The Ohio House
Public Utilities Committee
Testimony on House Bill 402
On Behalf of the
Office of the Ohio Consumers’ Counsel
January 30, 2018
Hello Chair Cupp, Vice-Chair Carfagna, Ranking Member Ashford, and members of the Committee. Thank you for the opportunity to testify regarding this legislation that impacts Ohioans as residential telephone consumers, especially with regard to basic wireline telephone service.
My name is Terry Etter. I have served the public as an attorney on telephone issues for the Ohio Consumers’ Counsel (“OCC”) since 1997. My testimony explains the Consumers’ Counsel’s opposition to House Bill 402, with a recommendation to not enact the bill. A backdrop to this legislation is that the telephone companies have obtained a number of significant deregulatory changes in Ohio law since 1989. This further legislation is not needed for telephone companies and is not good for Ohioans who use basic service.
Specifically, I will address four areas where the Bill is lacking consumer protection and could harm Ohio consumers. First, the Bill would allow incumbent telephone companies the sole discretion, without oversight, by the Public Utilities Commission of Ohio ("PUCO") to raise the rates consumers pay for basic service by 20 percent. (Lines 475-476.) Currently, telephone companies already have been allowed by the General Assembly to raise monthly rates by $1.25 per year.1 And, this 20 percent increase could also apply to low-income consumers who subscribe to the telephone companies’ discounted Lifeline service. (Lines 526-529.)
Second, the Bill would eliminate service quality standards for basic telephone service by repealing R.C. 4927.08. (See Bill Preamble.) This means that telephone companies would not be held accountable for inadequate service to Ohioans.
Third, the Bill would remove – as applicable to telephone companies – the longstanding penalty in law that makes utility companies liable for treble damages for such violations to their consumers as inadequate service. (Lines 401-402.) The ability of consumers to seek treble damages from a telephone company that violates a rule or order of the PUCO is an important disincentive for utilities to violate laws and rules intended for consumer protection. And fourth, the Bill would reduce PUCO jurisdiction over two important areas – telephone company mergers and acquisitions (lines 303-390), and inspections of telephone companies’ facilities (lines 580-588).
These proposals should be rejected to continue the minimal regulatory protections that consumers have left after years of deregulation.
“Basic service” is plain telephone service without a lot of extra features. It allows customers to call within their local community for a flat rate, and have access to long distance service. Many people still want this type of service for a variety of reasons. It’s low-cost, so they have an affordable means of contacting their family, friends, doctors, and emergency services. They might not want or need features like caller ID, call waiting, call forwarding, or the numerous other features that telephone
By and large, basic service customers are often the elderly, who are on fixed incomes, or the poor, who are able to afford the service through discounts provided them from the federal Lifeline program. They can be harmed by the Bill’s proposed increase in the amount that telephone companies may charge consumers for basic service.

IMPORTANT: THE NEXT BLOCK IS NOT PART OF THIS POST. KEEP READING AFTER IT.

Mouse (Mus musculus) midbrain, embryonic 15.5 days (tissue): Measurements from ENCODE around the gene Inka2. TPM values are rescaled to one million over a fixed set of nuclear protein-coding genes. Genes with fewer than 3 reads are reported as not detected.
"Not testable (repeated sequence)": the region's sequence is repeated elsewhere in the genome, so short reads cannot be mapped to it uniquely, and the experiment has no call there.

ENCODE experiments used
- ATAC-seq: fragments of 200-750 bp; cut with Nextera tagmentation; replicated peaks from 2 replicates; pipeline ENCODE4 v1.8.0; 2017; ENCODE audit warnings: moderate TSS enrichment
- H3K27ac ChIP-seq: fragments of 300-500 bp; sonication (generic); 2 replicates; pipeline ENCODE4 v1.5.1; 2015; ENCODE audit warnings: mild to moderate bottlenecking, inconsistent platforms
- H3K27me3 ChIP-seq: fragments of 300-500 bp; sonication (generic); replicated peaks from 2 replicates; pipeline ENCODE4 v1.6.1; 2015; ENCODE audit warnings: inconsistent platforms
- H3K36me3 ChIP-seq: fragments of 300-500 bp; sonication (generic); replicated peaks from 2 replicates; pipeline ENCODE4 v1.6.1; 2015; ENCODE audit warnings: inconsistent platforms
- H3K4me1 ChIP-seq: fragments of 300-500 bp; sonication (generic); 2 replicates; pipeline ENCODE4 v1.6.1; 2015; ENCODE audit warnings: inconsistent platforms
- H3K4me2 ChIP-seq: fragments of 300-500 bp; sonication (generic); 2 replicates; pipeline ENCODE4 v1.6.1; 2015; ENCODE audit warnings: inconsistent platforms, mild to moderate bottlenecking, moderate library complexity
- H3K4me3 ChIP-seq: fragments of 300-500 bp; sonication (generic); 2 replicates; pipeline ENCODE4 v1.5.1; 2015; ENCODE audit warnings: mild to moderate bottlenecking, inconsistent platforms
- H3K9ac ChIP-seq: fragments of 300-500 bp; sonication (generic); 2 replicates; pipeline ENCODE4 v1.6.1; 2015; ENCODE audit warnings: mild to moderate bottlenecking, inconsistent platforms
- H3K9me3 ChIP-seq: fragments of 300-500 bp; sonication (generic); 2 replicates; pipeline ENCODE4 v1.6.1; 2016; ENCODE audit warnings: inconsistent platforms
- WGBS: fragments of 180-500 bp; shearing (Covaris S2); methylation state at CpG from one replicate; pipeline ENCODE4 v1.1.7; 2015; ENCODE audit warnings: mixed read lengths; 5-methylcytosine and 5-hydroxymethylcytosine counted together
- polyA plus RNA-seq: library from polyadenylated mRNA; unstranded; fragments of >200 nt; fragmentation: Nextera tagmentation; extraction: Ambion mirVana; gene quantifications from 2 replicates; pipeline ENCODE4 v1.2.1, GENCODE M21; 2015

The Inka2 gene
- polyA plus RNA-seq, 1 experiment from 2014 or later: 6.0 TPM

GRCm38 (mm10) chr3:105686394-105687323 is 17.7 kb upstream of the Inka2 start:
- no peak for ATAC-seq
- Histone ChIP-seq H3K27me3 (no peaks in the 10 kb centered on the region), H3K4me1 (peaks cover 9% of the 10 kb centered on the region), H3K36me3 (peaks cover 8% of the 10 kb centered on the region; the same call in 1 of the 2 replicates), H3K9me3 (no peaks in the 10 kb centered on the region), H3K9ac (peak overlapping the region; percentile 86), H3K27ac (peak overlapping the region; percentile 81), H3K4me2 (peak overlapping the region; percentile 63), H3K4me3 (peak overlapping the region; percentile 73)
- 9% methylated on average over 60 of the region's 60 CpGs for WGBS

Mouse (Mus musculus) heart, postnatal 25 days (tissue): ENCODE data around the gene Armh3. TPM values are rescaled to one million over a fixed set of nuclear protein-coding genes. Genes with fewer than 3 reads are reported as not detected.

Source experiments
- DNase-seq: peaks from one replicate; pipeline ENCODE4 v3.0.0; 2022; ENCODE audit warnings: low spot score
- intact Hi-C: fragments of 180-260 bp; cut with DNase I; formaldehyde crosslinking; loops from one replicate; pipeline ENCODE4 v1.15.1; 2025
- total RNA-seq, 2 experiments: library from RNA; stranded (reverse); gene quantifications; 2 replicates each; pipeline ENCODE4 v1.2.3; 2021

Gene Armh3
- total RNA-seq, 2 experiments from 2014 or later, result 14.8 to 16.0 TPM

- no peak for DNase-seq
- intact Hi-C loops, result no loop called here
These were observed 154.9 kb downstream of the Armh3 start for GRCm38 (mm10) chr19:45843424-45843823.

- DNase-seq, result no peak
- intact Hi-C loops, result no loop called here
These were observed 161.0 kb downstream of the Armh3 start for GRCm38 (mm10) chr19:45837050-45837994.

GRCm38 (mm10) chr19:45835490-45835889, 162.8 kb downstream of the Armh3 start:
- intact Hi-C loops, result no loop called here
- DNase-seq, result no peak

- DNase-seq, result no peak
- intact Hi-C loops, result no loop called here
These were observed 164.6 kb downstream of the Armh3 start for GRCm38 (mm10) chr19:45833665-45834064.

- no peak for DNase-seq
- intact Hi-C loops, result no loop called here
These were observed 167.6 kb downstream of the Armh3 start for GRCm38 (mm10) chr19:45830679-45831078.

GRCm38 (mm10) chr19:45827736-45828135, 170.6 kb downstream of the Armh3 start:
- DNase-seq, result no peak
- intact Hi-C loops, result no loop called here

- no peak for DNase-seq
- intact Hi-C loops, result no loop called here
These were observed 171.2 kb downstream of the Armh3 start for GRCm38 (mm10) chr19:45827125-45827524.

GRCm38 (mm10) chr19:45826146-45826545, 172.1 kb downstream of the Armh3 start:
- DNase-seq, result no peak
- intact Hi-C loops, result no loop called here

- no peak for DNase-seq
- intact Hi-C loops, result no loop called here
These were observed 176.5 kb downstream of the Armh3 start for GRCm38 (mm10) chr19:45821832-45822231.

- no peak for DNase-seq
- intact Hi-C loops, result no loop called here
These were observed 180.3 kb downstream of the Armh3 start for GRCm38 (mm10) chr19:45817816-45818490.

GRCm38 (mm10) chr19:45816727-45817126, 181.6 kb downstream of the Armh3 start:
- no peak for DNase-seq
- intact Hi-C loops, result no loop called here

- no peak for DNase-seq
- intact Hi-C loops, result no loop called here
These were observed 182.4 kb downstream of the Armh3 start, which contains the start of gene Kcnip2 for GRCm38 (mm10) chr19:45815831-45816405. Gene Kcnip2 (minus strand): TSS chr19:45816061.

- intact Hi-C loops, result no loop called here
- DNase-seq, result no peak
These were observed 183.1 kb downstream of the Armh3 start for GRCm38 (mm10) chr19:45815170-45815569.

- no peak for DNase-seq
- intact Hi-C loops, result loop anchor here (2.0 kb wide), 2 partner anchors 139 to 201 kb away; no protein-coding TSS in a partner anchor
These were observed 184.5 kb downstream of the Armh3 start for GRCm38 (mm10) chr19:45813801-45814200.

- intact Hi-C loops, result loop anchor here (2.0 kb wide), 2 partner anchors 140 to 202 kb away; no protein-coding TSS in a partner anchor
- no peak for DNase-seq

As stated, Ohio law already allows wireline telephone companies that meet certain conditions (for service alternatives) to raise the monthly charge that customers pay for basic service by $1.25 each year. The major telephone companies in Ohio have met these conditions, and have taken full advantage of the law by raising their basic service rates by the maximum every year. The telephone companies can raise rates because consumers lack effective choices from other providers for a service that is fashioned like basic service. Competitive providers just do not typically offer basic service to residential customers. Telephone companies do not need to “level the playing field” with competitors for offering basic service to consumers. When it comes to basic service, telephone companies generally have the field all to themselves.
Allowing telephone companies to increase their monthly charges to consumers of basic service by 20 percent would make it harder for elderly and poor Ohioans to afford telephone service. To get an idea how the Bill could affect basic service customers, let’s look at the rates charged by Ohio’s largest telephone company, AT&T Ohio.
According to AT&T Ohio’s tariff on file at the PUCO, its customers already pay about $30 per month for basic service. Presently AT&T Ohio can – and does – increase its monthly charge by $1.25 per year by prior legislation giving companies this discretion. Under the Bill, the allowable increase would be 20 percent, or about $6 per month from its present amount. So instead of paying $31.25 per month next year as is currently the case under Ohio law, basic service customers could pay $36 per month next year. And the charge to customers under the Bill could increase incrementally by 20 percent each succeeding year. That is a bad result for the many Ohioans still on basic service. And it is a result that would allow the telephone companies, by design or effect, to drive consumers off of the basic service to other services that the telephone companies (not the consumers) prefer.
The following chart shows the potential effect on consumers of allowing a 20 percent increase in basic service rates over the next four years:
|Year||Effect of current law on consumers||Potential effect of HB 402 on consumers|
|Initial monthly charge||Increase||New monthly charge||Initial monthly charge||20% Increase||New monthly charge|